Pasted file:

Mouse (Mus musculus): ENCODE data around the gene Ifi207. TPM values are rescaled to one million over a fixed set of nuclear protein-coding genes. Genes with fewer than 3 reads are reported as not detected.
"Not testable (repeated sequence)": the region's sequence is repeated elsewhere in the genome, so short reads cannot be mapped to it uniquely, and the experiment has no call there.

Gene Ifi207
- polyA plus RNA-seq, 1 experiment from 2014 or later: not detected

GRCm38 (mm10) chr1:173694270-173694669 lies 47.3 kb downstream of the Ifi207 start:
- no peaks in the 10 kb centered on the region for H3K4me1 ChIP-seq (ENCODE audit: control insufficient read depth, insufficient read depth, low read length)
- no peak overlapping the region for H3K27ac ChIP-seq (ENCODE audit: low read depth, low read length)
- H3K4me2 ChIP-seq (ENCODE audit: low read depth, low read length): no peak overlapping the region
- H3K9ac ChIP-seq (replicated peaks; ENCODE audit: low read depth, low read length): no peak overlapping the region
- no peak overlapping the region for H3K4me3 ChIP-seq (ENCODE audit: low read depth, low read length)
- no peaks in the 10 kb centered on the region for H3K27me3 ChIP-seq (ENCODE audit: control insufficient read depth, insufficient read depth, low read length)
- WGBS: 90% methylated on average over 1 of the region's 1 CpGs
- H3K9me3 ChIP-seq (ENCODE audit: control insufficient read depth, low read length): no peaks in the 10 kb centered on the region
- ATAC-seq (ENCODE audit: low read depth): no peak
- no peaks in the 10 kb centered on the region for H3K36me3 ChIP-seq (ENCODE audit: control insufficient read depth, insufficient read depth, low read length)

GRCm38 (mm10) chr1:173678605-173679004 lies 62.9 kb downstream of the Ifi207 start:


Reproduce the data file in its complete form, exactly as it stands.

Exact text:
Mouse (Mus musculus): ENCODE data around the gene Ifi207. TPM values are rescaled to one million over a fixed set of nuclear protein-coding genes. Genes with fewer than 3 reads are reported as not detected.
"Not testable (repeated sequence)": the region's sequence is repeated elsewhere in the genome, so short reads cannot be mapped to it uniquely, and the experiment has no call there.

Gene Ifi207
- polyA plus RNA-seq, 1 experiment from 2014 or later: not detected

GRCm38 (mm10) chr1:173694270-173694669 lies 47.3 kb downstream of the Ifi207 start:
- no peaks in the 10 kb centered on the region for H3K4me1 ChIP-seq (ENCODE audit: control insufficient read depth, insufficient read depth, low read length)
- no peak overlapping the region for H3K27ac ChIP-seq (ENCODE audit: low read depth, low read length)
- H3K4me2 ChIP-seq (ENCODE audit: low read depth, low read length): no peak overlapping the region
- H3K9ac ChIP-seq (replicated peaks; ENCODE audit: low read depth, low read length): no peak overlapping the region
- no peak overlapping the region for H3K4me3 ChIP-seq (ENCODE audit: low read depth, low read length)
- no peaks in the 10 kb centered on the region for H3K27me3 ChIP-seq (ENCODE audit: control insufficient read depth, insufficient read depth, low read length)
- WGBS: 90% methylated on average over 1 of the region's 1 CpGs
- H3K9me3 ChIP-seq (ENCODE audit: control insufficient read depth, low read length): no peaks in the 10 kb centered on the region
- ATAC-seq (ENCODE audit: low read depth): no peak
- no peaks in the 10 kb centered on the region for H3K36me3 ChIP-seq (ENCODE audit: control insufficient read depth, insufficient read depth, low read length)

GRCm38 (mm10) chr1:173678605-173679004 lies 62.9 kb downstream of the Ifi207 start: